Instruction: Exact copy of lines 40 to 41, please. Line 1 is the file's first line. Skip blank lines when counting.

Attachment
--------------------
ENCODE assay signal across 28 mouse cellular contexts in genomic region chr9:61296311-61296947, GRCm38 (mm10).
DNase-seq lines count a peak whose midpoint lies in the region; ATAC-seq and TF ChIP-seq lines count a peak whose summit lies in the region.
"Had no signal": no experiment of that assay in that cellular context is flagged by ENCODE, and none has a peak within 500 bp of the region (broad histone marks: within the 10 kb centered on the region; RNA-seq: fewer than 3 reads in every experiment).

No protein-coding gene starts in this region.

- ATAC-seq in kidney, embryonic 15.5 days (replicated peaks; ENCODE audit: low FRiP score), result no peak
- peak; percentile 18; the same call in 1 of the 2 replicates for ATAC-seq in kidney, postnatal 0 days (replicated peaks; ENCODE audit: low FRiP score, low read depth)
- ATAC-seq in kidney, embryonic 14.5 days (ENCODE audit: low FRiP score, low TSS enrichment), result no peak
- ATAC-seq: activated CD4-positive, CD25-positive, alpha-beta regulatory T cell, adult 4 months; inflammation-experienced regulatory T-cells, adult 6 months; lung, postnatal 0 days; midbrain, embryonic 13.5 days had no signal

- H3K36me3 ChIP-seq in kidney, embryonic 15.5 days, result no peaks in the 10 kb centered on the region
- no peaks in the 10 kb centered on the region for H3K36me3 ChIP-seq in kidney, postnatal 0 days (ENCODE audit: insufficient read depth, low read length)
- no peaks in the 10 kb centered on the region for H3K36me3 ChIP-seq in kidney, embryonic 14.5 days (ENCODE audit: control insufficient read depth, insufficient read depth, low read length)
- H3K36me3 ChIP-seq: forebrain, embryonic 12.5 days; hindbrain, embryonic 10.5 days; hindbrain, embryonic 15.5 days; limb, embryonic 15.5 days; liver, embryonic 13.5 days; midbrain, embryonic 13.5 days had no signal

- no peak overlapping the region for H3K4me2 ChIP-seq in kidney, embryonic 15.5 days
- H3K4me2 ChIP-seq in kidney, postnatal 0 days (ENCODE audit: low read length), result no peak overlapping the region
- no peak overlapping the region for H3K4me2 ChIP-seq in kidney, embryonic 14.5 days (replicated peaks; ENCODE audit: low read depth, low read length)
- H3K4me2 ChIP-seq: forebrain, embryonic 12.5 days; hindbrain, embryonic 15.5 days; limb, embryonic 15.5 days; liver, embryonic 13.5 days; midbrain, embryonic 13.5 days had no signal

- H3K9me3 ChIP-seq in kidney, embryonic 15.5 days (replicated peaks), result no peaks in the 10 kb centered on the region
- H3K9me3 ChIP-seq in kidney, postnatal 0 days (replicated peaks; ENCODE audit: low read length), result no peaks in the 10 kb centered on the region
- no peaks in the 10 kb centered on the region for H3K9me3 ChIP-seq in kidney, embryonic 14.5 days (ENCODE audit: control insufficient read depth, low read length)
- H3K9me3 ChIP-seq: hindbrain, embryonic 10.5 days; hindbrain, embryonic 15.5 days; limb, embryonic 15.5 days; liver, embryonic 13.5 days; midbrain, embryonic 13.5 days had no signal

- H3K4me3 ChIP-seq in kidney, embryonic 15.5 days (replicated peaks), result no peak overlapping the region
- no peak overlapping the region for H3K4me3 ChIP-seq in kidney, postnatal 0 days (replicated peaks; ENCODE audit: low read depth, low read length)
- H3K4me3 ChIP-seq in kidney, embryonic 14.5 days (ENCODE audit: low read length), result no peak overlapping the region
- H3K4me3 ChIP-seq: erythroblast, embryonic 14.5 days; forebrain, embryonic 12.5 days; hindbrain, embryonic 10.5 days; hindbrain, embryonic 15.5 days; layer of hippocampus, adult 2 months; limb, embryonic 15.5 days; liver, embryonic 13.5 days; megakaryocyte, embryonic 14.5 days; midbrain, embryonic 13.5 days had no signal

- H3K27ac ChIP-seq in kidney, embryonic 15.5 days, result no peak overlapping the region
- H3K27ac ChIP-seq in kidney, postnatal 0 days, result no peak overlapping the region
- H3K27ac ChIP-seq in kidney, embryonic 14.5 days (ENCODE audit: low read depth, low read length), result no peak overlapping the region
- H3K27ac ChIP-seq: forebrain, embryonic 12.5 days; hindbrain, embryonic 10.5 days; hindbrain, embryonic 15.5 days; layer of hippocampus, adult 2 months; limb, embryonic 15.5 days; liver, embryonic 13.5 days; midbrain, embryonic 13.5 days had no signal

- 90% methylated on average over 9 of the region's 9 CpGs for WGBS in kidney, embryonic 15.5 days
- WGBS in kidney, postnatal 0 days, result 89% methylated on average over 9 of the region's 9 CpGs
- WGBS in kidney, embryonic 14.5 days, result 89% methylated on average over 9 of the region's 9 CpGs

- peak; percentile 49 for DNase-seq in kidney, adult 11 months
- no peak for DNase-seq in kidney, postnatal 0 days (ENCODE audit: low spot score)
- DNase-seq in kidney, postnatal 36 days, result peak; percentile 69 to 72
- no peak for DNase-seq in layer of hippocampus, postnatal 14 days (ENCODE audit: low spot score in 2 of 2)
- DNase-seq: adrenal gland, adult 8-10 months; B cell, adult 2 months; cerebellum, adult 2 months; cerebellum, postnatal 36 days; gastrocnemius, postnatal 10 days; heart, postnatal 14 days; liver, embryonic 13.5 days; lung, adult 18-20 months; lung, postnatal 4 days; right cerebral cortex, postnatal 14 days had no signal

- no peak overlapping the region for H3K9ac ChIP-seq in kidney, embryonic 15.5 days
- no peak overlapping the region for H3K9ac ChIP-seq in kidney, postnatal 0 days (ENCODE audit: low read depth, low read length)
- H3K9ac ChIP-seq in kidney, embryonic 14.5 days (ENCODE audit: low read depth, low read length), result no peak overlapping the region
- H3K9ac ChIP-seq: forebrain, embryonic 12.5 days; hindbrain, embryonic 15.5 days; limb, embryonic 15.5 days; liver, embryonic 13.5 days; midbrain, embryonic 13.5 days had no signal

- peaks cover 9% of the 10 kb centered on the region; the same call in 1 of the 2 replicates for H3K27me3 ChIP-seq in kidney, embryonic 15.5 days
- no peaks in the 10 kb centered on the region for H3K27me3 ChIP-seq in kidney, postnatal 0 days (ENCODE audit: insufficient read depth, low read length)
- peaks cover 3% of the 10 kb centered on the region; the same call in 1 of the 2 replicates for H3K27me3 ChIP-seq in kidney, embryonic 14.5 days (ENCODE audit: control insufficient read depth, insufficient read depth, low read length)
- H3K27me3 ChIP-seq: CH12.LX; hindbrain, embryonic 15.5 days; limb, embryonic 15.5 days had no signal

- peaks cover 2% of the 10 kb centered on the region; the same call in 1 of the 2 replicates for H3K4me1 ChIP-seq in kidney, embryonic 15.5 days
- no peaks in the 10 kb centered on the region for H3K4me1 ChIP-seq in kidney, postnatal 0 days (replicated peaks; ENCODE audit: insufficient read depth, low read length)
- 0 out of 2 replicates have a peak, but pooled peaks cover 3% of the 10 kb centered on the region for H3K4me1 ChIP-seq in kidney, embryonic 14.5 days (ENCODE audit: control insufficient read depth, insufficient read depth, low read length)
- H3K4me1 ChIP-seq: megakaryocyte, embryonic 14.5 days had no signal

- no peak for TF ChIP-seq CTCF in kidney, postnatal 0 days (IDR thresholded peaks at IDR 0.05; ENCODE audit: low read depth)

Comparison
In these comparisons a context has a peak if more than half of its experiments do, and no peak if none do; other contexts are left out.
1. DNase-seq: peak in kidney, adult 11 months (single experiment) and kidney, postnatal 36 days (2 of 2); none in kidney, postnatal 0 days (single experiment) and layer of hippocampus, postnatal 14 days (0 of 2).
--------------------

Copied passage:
- H3K9ac ChIP-seq: forebrain, embryonic 12.5 days; hindbrain, embryonic 15.5 days; limb, embryonic 15.5 days; liver, embryonic 13.5 days; midbrain, embryonic 13.5 days had no signal

- peaks cover 9% of the 10 kb centered on the region; the same call in 1 of the 2 replicates for H3K27me3 ChIP-seq in kidney, embryonic 15.5 days